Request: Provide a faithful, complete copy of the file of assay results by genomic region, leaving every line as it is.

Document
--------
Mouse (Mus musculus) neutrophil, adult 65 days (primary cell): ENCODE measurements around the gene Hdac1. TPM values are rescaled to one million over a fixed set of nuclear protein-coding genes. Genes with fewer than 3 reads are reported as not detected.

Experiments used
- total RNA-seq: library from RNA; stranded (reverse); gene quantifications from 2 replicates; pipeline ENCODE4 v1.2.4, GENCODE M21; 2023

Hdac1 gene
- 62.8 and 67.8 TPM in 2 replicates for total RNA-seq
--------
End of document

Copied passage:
Mouse (Mus musculus) neutrophil, adult 65 days (primary cell): ENCODE measurements around the gene Hdac1. TPM values are rescaled to one million over a fixed set of nuclear protein-coding genes. Genes with fewer than 3 reads are reported as not detected.

Experiments used
- total RNA-seq: library from RNA; stranded (reverse); gene quantifications from 2 replicates; pipeline ENCODE4 v1.2.4, GENCODE M21; 2023

Hdac1 gene
- 62.8 and 67.8 TPM in 2 replicates for total RNA-seq